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RB-17

ReccePhreak

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When I saw RB-17, I was thinking of a reconnaissance version of the Boeing B-17. What's the story on this one? Who designed it, and what was its purpose?
BTW, ALL of your artwork is absolutely FANTASTIC!
Larry
 

Matej

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A bit OT question but what is the advantage to have the engines underneath under the wing compared to first next to second in horizontal line?
 

Stargazer2006

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ReccePhreak said:
When I saw RB-17, I was thinking of a reconnaissance version of the Boeing B-17. What's the story on this one? Who designed it, and what was its purpose?

Since no-one ever answered the question... The Sukhoi RB-17 (also found as the IDD-17 or DSB-17) was a 1945-46 tactical bomber project with four Jumo 004 or Derwent-V turbojets. It was designed by Myasishchev and carried the VM-24 model number.
 

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Stargazer2006

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And also these:
 

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borovik

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Matej said:
A bit OT question but what is the advantage to have the engines underneath under the wing compared to first next to second in horizontal line?
Placing the engines in the vertical plane, one above the other, allowed in the future is almost painless to move to two more powerful - like 'Derwent-V'.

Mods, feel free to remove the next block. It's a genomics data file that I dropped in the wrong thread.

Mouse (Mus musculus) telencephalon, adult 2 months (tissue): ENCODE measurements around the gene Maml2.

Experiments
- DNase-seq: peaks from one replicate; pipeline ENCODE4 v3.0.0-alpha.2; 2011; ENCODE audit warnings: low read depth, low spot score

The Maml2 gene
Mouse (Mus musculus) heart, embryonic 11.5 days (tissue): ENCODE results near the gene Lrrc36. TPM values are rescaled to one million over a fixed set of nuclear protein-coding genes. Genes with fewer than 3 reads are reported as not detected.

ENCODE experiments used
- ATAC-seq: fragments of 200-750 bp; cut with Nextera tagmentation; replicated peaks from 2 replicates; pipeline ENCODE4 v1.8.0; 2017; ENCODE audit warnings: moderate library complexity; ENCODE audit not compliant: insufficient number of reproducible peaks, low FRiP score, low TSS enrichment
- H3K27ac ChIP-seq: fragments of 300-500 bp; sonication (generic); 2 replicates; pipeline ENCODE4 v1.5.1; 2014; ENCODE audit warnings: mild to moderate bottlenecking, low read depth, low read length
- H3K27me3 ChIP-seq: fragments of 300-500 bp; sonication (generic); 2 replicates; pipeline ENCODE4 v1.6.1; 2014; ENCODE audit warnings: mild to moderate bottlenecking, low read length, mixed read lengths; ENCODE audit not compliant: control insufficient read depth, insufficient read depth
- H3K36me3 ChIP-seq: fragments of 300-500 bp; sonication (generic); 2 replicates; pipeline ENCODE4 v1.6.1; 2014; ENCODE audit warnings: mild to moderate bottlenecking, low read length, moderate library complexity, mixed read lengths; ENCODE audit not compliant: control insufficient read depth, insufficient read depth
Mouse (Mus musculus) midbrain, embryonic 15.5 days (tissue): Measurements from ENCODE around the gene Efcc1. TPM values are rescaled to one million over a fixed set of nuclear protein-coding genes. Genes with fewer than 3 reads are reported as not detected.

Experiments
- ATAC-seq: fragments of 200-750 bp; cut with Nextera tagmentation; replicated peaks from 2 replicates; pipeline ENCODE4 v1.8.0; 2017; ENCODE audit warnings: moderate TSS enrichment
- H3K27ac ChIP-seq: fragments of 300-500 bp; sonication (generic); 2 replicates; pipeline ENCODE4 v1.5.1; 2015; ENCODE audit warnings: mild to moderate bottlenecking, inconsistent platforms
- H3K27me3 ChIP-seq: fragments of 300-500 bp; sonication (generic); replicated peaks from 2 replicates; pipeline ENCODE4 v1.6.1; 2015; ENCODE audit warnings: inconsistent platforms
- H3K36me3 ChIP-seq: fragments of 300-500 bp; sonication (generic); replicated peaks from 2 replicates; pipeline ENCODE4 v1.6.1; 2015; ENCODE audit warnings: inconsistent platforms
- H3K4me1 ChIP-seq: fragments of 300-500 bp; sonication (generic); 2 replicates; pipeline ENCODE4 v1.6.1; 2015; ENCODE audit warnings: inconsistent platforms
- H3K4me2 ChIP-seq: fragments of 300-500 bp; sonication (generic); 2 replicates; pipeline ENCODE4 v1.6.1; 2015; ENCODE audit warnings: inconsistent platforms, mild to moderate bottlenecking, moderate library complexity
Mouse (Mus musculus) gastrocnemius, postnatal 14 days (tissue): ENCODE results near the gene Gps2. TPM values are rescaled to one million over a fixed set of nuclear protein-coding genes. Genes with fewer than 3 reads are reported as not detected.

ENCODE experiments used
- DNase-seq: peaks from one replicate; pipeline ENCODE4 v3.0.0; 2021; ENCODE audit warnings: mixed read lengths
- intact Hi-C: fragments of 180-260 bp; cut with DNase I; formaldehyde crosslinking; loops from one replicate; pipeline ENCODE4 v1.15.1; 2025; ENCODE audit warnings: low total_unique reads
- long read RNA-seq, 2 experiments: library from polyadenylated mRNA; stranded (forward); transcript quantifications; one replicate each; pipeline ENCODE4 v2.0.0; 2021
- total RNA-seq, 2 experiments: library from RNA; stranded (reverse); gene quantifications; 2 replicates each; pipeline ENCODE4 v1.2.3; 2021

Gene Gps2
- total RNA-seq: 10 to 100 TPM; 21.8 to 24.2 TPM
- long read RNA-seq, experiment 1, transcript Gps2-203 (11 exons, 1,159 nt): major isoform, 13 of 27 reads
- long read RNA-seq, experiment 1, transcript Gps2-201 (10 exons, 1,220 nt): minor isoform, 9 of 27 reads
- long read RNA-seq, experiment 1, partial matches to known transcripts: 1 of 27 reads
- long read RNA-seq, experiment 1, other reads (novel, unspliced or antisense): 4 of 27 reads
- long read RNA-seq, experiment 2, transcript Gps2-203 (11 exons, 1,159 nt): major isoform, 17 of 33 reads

More information see: http://www.airwar.ru/enc/bomber/rb17.html

oops, Thanks Stargazer2006
 

Matej

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I mean compared to the for example B-52 arrangement: two engines side by side in the horizontal line in one pod. I can see only advantages: better of the groud clearance, more access places, easier maintenance, simplier replacement of the damaged engine...
 

borovik

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Matej said:
I mean compared to the for example B-52 arrangement: two engines side by side in the horizontal line in one pod. I can see only advantages: better of the groud clearance, more access places, easier maintenance, simplier replacement of the damaged engine...
Probably due to the lack of practical work in 1945 with jet engines. First built in the Soviet aircraft with engines on pylons was an airplane, "150" in 1950 (first flight on Oct. 5, 1952). The first project with a similar layout, on the pylons was a prototype of "one hundred and fiftieth" - RB-2 (1948).
more: http://www.secretprojects.co.uk/forum/index.php/topic,5943.0
And only in 1954, two engines side by side on the pylon had been arranged on the project "152". Later built in the GDR.
 

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Zeppelin

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I wonder which came first? the RB-17 or the Short S.A.4 Sperrin. A case of espionage either way, or just using the same confiscated post war German aircraft design resources..
 

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OM

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...So, *is* there any advantage to stacking the engines like that, as opposed to mounting them parallel to the deck?
 

DACguy

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The advantage is that you eliminate the weight of the pylon. The downside is that if the upper engine has a fuel (or other fluid) leak, it drains down into the lower engine so both can burn evenly... From a practical stand point, the stacked engine design makes maintenance very difficult because the upper engine is hard to reach and worse to change-out (must use a crane). When both engines hang side-by-side on a pylon, they are equal heights from the ground and are closer to it making maintenance easier and both will use the same lifting device for change-out. No special tools required unlike those needed for the upper engine in this case (the Sperrin design is even worse in this regard because the upper engine is not only high but over the wing as well).

Phil
 
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